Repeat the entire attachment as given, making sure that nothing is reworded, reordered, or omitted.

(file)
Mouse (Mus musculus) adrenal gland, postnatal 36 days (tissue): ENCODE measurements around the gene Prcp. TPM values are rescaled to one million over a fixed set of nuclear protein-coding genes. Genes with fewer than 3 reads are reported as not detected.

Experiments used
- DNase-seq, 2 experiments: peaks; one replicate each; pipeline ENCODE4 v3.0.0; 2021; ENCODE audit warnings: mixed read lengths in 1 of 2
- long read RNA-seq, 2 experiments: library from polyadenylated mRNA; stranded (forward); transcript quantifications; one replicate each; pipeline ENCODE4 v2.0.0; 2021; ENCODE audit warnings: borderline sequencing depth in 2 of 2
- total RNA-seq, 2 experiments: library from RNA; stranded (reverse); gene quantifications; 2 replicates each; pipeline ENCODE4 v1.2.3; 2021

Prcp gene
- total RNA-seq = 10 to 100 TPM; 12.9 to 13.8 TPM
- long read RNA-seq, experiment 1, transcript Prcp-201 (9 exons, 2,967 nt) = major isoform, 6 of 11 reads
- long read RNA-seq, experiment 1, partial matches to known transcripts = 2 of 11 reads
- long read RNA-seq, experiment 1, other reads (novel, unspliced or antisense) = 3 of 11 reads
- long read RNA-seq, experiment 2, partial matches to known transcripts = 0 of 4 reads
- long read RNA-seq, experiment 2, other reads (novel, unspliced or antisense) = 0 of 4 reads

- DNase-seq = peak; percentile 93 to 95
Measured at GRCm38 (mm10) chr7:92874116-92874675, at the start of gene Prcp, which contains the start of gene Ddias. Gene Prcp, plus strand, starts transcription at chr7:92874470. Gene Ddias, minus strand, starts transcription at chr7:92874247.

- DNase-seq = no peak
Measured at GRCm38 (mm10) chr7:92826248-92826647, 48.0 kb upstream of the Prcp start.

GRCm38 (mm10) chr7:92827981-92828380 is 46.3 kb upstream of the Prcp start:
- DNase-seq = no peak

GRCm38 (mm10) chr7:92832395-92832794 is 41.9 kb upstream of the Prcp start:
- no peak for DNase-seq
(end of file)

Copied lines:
Mouse (Mus musculus) adrenal gland, postnatal 36 days (tissue): ENCODE measurements around the gene Prcp. TPM values are rescaled to one million over a fixed set of nuclear protein-coding genes. Genes with fewer than 3 reads are reported as not detected.

Experiments used
- DNase-seq, 2 experiments: peaks; one replicate each; pipeline ENCODE4 v3.0.0; 2021; ENCODE audit warnings: mixed read lengths in 1 of 2
- long read RNA-seq, 2 experiments: library from polyadenylated mRNA; stranded (forward); transcript quantifications; one replicate each; pipeline ENCODE4 v2.0.0; 2021; ENCODE audit warnings: borderline sequencing depth in 2 of 2
- total RNA-seq, 2 experiments: library from RNA; stranded (reverse); gene quantifications; 2 replicates each; pipeline ENCODE4 v1.2.3; 2021

Prcp gene
- total RNA-seq = 10 to 100 TPM; 12.9 to 13.8 TPM
- long read RNA-seq, experiment 1, transcript Prcp-201 (9 exons, 2,967 nt) = major isoform, 6 of 11 reads
- long read RNA-seq, experiment 1, partial matches to known transcripts = 2 of 11 reads
- long read RNA-seq, experiment 1, other reads (novel, unspliced or antisense) = 3 of 11 reads
- long read RNA-seq, experiment 2, partial matches to known transcripts = 0 of 4 reads
- long read RNA-seq, experiment 2, other reads (novel, unspliced or antisense) = 0 of 4 reads

- DNase-seq = peak; percentile 93 to 95
Measured at GRCm38 (mm10) chr7:92874116-92874675, at the start of gene Prcp, which contains the start of gene Ddias. Gene Prcp, plus strand, starts transcription at chr7:92874470. Gene Ddias, minus strand, starts transcription at chr7:92874247.

- DNase-seq = no peak
Measured at GRCm38 (mm10) chr7:92826248-92826647, 48.0 kb upstream of the Prcp start.

GRCm38 (mm10) chr7:92827981-92828380 is 46.3 kb upstream of the Prcp start:
- DNase-seq = no peak

GRCm38 (mm10) chr7:92832395-92832794 is 41.9 kb upstream of the Prcp start:
- no peak for DNase-seq